- Cleanse: Wash your face twice a day with a gentle, oil-free cleanser to remove dirt, oil, and sweat.
- Exfoliate: Use a gentle exfoliant 1-2 times a week to remove dead skin cells and prevent clogged pores.
- Treat: Apply a spot treatment containing salicylic acid or benzoyl peroxide directly on pimples.
- Moisturize: Use a lightweight, plant-based moisturizer to hydrate the skin and reduce excess oil.
- Sun protection: Apply a broad-spectrum SPF 30 or higher every day to protect skin from UV damage and prevent further breakouts.
- Avoid picking: Refrain from picking at pimples, as this can cause scarring and make acne worse.
FOOD TO AVOID FOR ACNE
Here are some foods that are commonly thought to trigger acne in some individuals:
- Dairy products: Milk, cheese, and other dairy products contain hormones that can increase oil production and trigger breakouts.
- High-glycemic index foods: Foods that raise blood sugar quickly, such as white bread, pasta, and sweets, have been linked to acne in some people.
- Processed foods: Processed foods are often high in sugar, salt, and unhealthy fats, which can contribute to inflammation and make acne worse.
- Fried foods: Fried foods are high in unhealthy oils that can clog pores and trigger breakouts.
- Chocolate: Some studies have found a link between chocolate consumption and increased acne.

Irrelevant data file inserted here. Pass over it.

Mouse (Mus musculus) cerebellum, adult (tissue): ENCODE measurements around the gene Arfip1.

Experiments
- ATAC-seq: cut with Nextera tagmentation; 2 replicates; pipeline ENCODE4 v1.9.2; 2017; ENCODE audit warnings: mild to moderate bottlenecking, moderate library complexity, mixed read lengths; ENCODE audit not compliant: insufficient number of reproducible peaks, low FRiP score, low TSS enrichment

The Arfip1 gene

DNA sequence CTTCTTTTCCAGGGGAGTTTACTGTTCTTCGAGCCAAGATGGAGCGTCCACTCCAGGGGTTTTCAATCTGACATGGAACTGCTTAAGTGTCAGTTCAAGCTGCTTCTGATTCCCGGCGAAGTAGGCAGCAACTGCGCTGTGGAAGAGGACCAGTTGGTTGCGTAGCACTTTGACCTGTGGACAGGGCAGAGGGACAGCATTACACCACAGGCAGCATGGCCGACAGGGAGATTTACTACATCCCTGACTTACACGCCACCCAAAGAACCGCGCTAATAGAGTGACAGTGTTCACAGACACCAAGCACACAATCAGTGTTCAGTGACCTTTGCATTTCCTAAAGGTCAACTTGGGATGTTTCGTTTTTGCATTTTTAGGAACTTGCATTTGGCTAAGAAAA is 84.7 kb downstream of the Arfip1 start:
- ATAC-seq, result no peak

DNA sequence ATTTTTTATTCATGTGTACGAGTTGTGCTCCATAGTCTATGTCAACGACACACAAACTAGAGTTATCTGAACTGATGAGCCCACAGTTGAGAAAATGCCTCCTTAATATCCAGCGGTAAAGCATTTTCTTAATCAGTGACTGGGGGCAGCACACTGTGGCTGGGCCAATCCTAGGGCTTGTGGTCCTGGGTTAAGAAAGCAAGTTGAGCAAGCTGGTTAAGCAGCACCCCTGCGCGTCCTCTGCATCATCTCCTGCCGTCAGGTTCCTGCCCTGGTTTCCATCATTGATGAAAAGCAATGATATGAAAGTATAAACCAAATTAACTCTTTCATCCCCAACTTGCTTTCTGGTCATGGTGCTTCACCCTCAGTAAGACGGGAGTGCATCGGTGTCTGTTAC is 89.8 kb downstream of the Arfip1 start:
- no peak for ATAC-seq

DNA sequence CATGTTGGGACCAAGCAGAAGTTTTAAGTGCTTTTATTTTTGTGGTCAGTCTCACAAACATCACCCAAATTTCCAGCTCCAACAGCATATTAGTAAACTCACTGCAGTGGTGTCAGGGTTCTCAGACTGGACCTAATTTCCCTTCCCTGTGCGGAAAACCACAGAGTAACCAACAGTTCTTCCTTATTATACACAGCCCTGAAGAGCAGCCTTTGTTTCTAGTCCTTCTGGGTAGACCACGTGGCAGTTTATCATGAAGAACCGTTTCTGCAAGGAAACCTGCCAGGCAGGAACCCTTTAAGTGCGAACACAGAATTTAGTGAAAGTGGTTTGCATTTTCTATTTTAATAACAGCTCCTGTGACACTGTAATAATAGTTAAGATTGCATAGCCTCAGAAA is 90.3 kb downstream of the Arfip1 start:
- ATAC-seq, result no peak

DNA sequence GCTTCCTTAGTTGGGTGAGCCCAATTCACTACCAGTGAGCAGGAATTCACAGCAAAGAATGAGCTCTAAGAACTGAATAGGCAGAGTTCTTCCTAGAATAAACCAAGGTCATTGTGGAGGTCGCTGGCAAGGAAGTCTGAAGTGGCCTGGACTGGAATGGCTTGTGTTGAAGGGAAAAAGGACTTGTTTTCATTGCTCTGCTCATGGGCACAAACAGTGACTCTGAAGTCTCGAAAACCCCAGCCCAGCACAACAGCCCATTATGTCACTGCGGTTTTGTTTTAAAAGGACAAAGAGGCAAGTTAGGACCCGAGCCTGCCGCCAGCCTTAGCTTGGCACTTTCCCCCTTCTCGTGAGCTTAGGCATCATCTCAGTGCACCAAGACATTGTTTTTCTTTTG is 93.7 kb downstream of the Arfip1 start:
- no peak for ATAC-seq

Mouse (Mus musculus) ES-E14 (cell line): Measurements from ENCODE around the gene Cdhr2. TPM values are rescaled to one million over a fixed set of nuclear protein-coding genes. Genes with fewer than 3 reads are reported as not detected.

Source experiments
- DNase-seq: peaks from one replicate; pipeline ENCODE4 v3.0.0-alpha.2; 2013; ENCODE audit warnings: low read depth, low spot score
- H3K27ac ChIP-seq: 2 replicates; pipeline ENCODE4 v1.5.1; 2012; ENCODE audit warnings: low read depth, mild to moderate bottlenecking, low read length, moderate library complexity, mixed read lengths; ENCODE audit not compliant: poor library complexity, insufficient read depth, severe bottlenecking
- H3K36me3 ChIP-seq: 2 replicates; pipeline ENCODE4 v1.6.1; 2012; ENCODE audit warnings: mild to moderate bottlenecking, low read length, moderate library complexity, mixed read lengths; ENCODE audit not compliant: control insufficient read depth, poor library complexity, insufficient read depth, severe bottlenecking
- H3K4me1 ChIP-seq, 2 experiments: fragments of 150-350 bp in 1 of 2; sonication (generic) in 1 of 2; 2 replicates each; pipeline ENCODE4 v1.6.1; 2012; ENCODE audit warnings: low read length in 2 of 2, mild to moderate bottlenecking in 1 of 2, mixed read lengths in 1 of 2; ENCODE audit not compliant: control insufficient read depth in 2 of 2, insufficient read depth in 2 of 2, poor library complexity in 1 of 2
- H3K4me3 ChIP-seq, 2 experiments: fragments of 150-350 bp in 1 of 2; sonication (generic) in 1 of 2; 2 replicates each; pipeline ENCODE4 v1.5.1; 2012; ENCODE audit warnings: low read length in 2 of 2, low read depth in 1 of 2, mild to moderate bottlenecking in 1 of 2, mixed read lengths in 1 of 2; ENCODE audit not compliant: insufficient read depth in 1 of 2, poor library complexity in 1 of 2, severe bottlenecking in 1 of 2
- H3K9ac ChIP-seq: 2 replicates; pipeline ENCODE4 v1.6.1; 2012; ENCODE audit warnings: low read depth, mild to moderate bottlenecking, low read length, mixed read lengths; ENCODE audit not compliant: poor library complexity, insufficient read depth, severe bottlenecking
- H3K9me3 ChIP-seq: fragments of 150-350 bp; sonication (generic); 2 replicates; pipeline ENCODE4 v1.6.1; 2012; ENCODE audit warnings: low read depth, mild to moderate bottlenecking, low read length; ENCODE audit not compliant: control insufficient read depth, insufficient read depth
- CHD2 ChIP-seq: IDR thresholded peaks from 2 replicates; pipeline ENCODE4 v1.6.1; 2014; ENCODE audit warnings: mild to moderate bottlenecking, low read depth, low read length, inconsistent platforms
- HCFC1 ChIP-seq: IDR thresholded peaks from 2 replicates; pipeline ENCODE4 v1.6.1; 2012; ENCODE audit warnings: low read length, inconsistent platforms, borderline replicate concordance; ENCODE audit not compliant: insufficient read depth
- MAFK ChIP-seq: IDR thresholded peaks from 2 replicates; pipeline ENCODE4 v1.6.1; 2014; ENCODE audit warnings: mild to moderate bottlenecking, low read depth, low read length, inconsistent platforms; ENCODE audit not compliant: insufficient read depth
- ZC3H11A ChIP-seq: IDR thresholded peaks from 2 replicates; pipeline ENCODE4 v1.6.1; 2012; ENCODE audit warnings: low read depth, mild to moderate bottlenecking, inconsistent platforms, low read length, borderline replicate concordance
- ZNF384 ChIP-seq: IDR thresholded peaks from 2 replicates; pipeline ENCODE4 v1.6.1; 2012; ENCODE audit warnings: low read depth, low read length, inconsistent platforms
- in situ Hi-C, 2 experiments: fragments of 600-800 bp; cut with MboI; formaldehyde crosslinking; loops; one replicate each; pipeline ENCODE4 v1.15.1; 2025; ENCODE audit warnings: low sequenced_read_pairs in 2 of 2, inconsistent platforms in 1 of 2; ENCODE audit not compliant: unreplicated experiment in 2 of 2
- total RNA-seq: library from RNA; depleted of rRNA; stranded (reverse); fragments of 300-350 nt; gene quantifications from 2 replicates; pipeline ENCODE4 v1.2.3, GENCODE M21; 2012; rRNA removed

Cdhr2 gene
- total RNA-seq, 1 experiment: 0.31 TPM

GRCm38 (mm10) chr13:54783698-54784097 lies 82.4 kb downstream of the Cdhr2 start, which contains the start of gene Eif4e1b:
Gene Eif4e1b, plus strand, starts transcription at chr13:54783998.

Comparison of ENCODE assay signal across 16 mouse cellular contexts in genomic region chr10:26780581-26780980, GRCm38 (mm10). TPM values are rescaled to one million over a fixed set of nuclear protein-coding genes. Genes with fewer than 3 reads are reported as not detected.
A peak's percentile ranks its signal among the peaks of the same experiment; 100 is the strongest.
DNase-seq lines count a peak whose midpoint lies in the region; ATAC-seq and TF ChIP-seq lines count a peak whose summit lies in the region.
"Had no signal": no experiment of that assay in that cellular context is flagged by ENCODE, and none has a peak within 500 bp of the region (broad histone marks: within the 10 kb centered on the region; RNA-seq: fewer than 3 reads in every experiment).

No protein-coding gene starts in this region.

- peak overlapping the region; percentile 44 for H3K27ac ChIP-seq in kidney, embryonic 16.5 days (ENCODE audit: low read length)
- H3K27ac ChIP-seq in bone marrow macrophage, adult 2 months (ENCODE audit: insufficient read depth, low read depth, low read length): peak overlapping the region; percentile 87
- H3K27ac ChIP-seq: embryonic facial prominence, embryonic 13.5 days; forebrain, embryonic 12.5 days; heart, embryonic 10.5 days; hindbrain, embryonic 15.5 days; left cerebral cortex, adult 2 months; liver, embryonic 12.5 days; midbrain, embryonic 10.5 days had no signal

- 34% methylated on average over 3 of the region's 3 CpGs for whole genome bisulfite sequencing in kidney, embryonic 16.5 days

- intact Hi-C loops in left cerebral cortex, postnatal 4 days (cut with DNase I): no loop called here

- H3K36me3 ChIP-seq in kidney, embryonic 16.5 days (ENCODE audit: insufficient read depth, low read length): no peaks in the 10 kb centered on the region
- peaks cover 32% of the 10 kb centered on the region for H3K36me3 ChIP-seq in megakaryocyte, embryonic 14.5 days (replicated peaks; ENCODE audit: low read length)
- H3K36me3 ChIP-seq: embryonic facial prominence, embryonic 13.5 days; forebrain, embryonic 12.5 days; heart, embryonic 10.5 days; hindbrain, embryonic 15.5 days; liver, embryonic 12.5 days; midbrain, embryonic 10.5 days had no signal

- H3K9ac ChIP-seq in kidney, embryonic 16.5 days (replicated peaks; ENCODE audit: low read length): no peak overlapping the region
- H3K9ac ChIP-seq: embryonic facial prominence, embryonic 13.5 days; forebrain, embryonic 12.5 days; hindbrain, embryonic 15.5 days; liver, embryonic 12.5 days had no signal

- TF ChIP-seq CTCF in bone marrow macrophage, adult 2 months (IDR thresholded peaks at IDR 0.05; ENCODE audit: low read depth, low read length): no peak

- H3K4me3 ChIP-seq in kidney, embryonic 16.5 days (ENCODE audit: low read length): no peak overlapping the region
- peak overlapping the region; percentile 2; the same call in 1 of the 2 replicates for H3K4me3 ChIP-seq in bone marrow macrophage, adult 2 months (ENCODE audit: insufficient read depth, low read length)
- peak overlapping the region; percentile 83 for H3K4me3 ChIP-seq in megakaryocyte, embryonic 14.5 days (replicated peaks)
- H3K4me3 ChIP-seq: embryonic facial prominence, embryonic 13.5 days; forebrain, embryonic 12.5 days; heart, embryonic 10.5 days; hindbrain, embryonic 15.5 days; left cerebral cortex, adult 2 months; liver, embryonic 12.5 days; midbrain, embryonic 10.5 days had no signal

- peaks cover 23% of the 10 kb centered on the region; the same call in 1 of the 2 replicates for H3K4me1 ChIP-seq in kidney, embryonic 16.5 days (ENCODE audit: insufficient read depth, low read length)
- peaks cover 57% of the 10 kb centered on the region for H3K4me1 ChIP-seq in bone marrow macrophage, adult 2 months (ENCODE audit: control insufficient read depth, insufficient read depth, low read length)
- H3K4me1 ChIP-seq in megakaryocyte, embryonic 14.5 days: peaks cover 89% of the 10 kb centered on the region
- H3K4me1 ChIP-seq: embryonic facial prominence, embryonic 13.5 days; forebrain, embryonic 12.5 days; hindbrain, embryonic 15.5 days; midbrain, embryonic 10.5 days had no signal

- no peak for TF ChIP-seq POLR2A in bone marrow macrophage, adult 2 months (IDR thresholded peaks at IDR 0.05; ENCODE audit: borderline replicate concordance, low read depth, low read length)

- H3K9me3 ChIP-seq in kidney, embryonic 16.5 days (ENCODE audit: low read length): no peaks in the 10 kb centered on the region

Also, note that not everyone with acne will have food triggers, and the best way to determine your personal triggers is to keep a food diary and track how different foods affect your skin. If you suspect a certain food is triggering your acne, it’s best to avoid it for a few weeks to see if there is improvement.
WHAT IS THE CAUSE OF ACNE
Acne is caused by a combination of factors, including:
- Hormonal changes: Androgens, hormones that increase in adolescence, cause the sebaceous glands to produce more oil, which can lead to clogged pores and breakouts.
- Genetics: Some people may be more prone to developing acne due to their genes.
- Bacteria: Propionibacterium acnes (P. acnes) is a type of bacteria that can contribute to acne by triggering inflammation in the hair follicles.
- Clogged pores: Dead skin cells, oil, and bacteria can clog pores and lead to the development of pimples and blackheads.
- Certain medications: Some medications, such as corticosteroids and androgens, can increase the production of oil and lead to acne.
- Diet: A diet high in processed foods and sugar has been linked to increased inflammation in the body, which can contribute to acne.
- Stress: Stress can affect hormones and trigger inflammation, making acne worse.
It’s important to note that not all acne is the same, and the cause of acne may vary from person to person. It’s best to consult a dermatologist for a proper diagnosis and personalized treatment plan.
Be consistent with your skincare routine and to be patient, as it can take several weeks to see improvement. If your acne persists, it’s best to consult a dermatologist for personalized recommendations and treatment options.